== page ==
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Loan Clerks and Credit Authorizers, Checkers, and Clerks
Nature of the Work | Working Conditions | Employment | Training, Other Qualifications, and Advancement | Job Outlook | Earnings | Related Occupations | Sources of Additional Information
Loan clerks and credit authorizers, checkers, and clerks review credit history and obtain the information needed to determine the creditworthiness of loan and credit card applicants. They spend much of their day on the phone obtaining credit information from credit bureaus, employers, banks, credit institutions, and other sources to determine the applicants credit history and ability to pay back the loan or charge.
Loan clerks, also called loan processing clerks, loan closers, or loan service clerks, assemble loan documents, process the paperwork associated with the loan, and assure that all information is complete and verified. Mortgage loans are the primary type of loan handled by loan clerks, who may also have to order appraisals on the property, set up escrow accounts, and secure any additional information required to transfer the property.
The specific duties of loan clerks vary by specialty. Loan closers, for example, complete the loan process by gathering the proper documents for signature at the closing, including deeds of trust, property insurance papers, and title commitments. They set the time and place for the closing, make sure all parties are present, and ensure that all conditions for settlement have been met. After settlement, the loan closer records all documents and submits the final loan package to the owner of the loan. Loan service clerks maintain the payment records once the loan is issued. These clerical workers process the paperwork for payment of fees to insurance companies and tax authorities and may also record changes to client addresses and loan ownership. When necessary, they answer calls from customers with routine inquiries.
The duties of loan interviewers are similar to those of loan clerks. They interview potential borrowers and help them fill out loan applications. Interviewers may then investigate the applicants background and references, verify information on the application, and forward any findings, reports, or documents to the appraisal department. Finally, interviewers inform the applicant whether the loan has been accepted or denied.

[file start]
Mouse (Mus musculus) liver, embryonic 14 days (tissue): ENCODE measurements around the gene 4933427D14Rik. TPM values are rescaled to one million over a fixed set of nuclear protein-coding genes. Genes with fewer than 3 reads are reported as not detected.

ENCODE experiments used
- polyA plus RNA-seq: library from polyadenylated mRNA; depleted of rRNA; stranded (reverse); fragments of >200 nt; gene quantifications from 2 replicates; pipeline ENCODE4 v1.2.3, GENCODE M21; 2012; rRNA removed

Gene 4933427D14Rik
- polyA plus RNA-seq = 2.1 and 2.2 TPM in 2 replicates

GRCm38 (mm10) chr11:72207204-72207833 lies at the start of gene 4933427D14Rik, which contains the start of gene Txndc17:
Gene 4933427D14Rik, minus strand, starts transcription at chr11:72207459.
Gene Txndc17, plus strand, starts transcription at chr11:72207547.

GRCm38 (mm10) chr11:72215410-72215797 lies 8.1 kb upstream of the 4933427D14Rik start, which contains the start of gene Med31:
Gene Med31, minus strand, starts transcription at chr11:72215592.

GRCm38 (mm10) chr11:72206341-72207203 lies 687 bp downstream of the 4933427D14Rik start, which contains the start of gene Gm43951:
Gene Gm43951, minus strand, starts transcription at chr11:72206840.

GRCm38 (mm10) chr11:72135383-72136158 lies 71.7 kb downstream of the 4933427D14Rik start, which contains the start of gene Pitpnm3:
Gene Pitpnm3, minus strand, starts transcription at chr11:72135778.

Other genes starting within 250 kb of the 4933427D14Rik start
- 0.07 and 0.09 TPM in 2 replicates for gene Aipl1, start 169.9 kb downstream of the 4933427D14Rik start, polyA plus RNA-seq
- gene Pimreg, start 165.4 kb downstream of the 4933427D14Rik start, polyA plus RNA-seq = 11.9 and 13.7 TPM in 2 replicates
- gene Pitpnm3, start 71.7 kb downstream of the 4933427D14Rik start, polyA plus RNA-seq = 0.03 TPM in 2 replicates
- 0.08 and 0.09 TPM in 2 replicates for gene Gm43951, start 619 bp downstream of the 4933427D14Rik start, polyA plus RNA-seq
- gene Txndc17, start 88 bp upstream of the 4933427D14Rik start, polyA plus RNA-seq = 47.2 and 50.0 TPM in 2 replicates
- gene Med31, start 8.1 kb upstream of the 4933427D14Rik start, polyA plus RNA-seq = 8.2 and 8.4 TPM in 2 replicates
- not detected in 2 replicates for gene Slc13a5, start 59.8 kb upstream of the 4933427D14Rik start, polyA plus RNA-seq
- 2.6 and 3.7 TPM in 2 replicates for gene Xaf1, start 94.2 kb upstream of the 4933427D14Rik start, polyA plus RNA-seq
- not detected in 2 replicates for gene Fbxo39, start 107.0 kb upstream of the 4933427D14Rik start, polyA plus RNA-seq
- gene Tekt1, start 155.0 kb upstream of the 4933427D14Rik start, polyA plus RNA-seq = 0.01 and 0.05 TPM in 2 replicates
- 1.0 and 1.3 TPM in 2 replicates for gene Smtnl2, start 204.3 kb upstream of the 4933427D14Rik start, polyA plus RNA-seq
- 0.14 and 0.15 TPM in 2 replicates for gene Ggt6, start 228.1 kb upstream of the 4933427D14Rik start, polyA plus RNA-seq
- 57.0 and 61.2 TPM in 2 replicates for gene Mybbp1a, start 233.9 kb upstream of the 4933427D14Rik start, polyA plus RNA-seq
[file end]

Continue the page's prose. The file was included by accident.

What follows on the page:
Credit authorizers, checkers, and clerks process and authorize applications for credit, including credit cards. Although the distinctions between the three are becoming less, some generalities can still be made. Credit clerks typically handle the processing of the credit applications by verifying the information on the application, calling applicants if they need additional data, contacting credit bureaus for a credit rating, and obtaining any other information necessary to determine the applicants creditworthiness. If the clerk works in a department store or other establishment that offers instant credit, the clerk enters applicant information into a computer at the point-of-sale. A credit rating will then be transmitted from a central office within seconds to determine whether the application should be rejected or approved.
Some organizations have credit checkers, who investigate a persons or businesss credit history and current credit standing prior to issuing a loan or line of credit. They may also telephone or write to credit departments of businesses and service companies to obtain information about an applicants credit standing. Credit reporting agencies and bureaus hire a number of checkers to secure, update, and verify information for credit reports. These workers are often called credit investigators or reporters.
Credit authorizers approve charges against customers existing accounts. Most charges are approved automatically by computer. When accounts are past due, overextended, invalid, or show a change of address, however, sales persons refer transactions to credit authorizers located in a central office. These authorizers evaluate the customers computerized credit records and payment histories to quickly decide whether or not to approve new charges.
Loan clerks and credit authorizers, checkers, and clerks usually work a standard 35- to 40-hour week. However, they may work overtime during particularly busy periods. Loan clerks handling residential real estate experience busy periods during spring and summer and at the end of each month. For credit authorizers, busy periods are during the holiday shopping seasons and store sales. In retail establishments, authorizers may work nights and weekends during store hours. Authorizers and checkers may also work in call centers if they are employed by companies that have centralized this function at one location. Part-time work is available for a number of these occupations.